Noble Fir tree Identification

The Noble Fir Abies procera, a conifer native to Washington and Oregon in the USA, was introduced to Britain in 1830. It is common in large and small gardens and in a few forest plantations in the north and west. It has very large cylindrical, feathery cones. There is a ‘blue’ form that has blue-grey needles. Noble Fir tree Identification – green or blue-grey needles in 2 layers, abundant very large, cylindrical, feathery cones. 

There are about 50 species of Fir worldwide. They are often called Silver Firs. They are evergreen conifers found in upland areas of North America, Eurasia, Central America and North Africa. Silver Firs can easily be confused with Spruces and Douglas Firs but differ in the way the needles are attached to the shoot. They have cones that stand up whereas Spruces and Douglas Firs have cones that hang down.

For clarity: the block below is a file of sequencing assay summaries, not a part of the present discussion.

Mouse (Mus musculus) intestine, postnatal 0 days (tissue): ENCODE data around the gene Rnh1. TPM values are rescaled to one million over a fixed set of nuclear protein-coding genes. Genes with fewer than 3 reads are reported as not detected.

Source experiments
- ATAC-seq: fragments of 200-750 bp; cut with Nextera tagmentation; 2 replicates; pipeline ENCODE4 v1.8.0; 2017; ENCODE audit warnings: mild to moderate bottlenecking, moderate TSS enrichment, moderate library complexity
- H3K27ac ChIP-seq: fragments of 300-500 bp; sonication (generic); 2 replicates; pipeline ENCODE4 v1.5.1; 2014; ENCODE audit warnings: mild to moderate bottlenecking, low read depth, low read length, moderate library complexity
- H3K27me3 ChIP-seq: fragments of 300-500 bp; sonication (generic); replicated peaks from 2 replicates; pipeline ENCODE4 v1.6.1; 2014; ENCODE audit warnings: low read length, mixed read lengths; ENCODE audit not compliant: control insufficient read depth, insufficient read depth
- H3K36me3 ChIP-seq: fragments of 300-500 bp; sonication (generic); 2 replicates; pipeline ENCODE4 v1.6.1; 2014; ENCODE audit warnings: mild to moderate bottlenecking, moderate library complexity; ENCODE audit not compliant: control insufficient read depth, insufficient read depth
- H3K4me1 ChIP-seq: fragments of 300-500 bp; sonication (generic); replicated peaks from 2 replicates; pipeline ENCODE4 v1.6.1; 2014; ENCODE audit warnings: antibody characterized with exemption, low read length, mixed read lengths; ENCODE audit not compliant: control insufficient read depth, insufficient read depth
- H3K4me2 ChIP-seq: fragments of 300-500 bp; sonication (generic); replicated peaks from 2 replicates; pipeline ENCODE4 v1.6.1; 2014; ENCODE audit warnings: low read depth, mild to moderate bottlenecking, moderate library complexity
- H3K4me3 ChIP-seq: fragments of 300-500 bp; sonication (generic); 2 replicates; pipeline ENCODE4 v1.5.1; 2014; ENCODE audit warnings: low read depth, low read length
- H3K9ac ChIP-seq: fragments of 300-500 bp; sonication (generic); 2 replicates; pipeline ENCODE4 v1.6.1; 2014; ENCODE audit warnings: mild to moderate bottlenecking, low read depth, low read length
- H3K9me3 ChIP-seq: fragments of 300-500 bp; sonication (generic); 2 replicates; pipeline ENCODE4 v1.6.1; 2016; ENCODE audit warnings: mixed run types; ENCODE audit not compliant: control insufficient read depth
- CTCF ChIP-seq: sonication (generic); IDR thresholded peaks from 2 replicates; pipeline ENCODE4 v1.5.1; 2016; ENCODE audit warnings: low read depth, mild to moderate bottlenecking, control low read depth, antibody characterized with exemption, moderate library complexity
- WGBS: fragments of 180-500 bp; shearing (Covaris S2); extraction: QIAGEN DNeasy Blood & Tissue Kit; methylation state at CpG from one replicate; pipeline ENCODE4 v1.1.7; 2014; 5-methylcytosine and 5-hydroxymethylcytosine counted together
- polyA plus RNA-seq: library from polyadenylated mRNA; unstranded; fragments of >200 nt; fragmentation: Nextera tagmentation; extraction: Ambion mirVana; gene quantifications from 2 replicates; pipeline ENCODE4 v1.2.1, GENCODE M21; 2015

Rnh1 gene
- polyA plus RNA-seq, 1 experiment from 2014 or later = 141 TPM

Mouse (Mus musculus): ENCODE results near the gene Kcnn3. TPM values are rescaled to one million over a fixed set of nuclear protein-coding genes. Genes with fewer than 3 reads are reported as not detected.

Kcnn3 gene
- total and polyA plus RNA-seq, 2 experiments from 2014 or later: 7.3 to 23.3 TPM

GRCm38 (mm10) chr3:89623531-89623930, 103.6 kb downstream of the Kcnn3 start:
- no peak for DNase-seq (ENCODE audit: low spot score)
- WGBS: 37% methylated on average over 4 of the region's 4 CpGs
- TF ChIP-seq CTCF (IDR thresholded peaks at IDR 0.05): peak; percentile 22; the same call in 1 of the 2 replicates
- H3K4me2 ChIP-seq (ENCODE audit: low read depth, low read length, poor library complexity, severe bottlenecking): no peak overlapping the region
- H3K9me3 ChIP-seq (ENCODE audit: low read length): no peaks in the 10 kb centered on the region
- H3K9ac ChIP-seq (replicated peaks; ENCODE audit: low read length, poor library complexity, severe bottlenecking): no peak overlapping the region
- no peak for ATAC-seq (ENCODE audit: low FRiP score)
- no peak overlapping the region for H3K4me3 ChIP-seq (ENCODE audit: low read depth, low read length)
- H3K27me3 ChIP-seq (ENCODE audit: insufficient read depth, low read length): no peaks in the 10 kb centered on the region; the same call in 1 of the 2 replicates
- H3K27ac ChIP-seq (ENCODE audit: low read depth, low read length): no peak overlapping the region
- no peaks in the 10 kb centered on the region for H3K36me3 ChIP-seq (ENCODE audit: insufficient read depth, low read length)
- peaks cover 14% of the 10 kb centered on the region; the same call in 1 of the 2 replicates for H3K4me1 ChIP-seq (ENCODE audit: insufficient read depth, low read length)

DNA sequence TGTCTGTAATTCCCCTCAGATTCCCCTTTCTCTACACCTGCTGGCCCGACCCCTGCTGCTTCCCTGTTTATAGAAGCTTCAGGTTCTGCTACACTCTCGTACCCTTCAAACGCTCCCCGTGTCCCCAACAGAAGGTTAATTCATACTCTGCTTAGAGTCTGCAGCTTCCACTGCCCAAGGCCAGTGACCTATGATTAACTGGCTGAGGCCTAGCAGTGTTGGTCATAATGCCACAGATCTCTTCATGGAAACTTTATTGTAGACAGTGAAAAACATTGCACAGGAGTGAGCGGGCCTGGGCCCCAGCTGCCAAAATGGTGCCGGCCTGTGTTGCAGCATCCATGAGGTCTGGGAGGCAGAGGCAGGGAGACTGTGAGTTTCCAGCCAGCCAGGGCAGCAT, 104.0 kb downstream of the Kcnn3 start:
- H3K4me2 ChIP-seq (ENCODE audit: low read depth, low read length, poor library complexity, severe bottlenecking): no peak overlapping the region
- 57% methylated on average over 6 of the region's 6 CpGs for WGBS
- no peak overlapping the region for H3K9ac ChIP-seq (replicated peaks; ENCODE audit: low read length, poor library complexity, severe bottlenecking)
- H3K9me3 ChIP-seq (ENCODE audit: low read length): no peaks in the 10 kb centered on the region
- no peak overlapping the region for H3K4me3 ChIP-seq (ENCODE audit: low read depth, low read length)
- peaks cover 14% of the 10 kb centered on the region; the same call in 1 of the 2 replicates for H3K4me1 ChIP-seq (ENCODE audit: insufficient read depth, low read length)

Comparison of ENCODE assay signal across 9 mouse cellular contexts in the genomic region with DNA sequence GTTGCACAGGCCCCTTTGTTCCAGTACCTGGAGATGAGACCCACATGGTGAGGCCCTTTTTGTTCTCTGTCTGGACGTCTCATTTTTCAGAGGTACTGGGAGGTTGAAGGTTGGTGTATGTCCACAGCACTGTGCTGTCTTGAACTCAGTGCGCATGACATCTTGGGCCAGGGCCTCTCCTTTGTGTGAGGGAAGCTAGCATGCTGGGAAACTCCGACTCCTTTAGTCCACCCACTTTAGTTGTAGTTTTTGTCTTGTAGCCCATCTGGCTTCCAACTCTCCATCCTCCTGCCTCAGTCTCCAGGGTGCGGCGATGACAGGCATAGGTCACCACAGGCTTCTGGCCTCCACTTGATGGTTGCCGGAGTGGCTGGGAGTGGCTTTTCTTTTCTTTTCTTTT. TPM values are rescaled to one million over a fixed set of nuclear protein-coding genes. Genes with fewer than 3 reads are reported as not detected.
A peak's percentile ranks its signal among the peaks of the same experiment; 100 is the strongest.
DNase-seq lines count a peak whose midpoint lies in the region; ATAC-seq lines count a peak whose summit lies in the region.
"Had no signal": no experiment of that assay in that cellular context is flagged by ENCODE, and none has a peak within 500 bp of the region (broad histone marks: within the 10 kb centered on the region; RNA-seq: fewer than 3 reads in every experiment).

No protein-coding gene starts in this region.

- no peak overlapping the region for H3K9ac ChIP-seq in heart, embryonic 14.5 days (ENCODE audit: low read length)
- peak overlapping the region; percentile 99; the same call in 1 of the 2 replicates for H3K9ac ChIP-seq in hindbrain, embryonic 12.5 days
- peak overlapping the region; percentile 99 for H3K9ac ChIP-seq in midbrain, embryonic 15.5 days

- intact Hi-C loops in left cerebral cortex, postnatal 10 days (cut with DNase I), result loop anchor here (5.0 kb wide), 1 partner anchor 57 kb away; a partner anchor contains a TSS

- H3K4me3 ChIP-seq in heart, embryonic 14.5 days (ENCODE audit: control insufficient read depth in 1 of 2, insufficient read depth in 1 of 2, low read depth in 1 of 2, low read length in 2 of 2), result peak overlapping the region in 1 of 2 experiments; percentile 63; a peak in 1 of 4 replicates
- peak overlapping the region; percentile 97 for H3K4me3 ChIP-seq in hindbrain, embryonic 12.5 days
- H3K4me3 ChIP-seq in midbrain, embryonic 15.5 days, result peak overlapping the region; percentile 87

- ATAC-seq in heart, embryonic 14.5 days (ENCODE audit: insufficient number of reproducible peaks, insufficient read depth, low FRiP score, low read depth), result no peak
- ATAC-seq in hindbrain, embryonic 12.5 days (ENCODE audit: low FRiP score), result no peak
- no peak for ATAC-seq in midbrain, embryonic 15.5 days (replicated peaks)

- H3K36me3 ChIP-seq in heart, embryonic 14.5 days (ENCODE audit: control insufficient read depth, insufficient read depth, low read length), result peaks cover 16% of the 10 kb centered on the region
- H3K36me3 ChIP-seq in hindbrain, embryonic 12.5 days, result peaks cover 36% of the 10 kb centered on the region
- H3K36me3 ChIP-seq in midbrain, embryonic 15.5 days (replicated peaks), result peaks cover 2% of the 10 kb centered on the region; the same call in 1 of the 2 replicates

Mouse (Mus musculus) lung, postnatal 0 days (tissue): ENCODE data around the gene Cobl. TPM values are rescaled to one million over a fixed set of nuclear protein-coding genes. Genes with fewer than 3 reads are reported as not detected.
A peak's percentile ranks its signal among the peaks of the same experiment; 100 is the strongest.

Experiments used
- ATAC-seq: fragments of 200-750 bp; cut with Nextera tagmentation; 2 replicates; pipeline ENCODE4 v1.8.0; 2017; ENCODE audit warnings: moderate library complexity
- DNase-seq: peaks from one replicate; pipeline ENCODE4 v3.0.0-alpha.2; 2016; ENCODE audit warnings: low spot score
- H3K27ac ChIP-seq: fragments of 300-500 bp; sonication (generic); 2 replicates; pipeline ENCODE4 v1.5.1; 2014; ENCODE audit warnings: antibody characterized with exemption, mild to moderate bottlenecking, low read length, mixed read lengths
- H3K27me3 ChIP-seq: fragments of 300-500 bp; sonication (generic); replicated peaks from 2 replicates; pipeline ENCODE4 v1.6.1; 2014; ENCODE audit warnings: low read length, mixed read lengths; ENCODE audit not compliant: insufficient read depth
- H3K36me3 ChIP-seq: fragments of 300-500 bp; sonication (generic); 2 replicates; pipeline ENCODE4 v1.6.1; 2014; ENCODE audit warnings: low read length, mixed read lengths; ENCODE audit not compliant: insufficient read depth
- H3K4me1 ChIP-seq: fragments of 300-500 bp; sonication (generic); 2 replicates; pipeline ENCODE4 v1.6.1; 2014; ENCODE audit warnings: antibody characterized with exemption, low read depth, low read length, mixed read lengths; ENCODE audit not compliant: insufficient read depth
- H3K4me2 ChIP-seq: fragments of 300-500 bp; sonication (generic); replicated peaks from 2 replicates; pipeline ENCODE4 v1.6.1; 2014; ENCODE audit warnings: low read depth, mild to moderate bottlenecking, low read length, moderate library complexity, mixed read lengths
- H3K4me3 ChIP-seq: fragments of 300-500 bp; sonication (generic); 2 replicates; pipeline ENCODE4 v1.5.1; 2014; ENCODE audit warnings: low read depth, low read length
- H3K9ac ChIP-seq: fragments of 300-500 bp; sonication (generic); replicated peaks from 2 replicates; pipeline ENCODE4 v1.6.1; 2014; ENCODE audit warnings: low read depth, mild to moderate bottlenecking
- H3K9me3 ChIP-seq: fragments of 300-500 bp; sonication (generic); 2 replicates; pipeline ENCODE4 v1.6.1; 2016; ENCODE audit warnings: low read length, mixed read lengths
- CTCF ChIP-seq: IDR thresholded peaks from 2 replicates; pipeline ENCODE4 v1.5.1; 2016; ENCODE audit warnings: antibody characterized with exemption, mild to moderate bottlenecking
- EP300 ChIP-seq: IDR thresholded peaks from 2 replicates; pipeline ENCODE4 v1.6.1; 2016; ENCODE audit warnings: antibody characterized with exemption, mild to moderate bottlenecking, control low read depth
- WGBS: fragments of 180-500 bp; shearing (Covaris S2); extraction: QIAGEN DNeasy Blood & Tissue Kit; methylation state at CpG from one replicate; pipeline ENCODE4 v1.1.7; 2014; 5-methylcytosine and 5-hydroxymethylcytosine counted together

This is the beautiful ‘glauca’ (blue grey) form of the tree. This is a young tree but it already has numerous cones.
Needles in 2 layers. Upper needles 1cm, close to the stem curve upwards. Lower needles up to 3.5cm, sweep forward then away from the stem.
Each needle has 2 white bands underneath.
The bark is silvery grey and not cracked.
Even young trees have many cones and so the cones can easily be reached, as in this close-up which shows the huge size of the upright cones in June.
Close-up of the surface of the cone showing the ‘bract scales’ sticking out.
The cones are very large and have ‘bract scales’ that stick out and give the cone a feathery appearance.
The cones break up on the tree and leave spikes that can be clearly seen in this photo.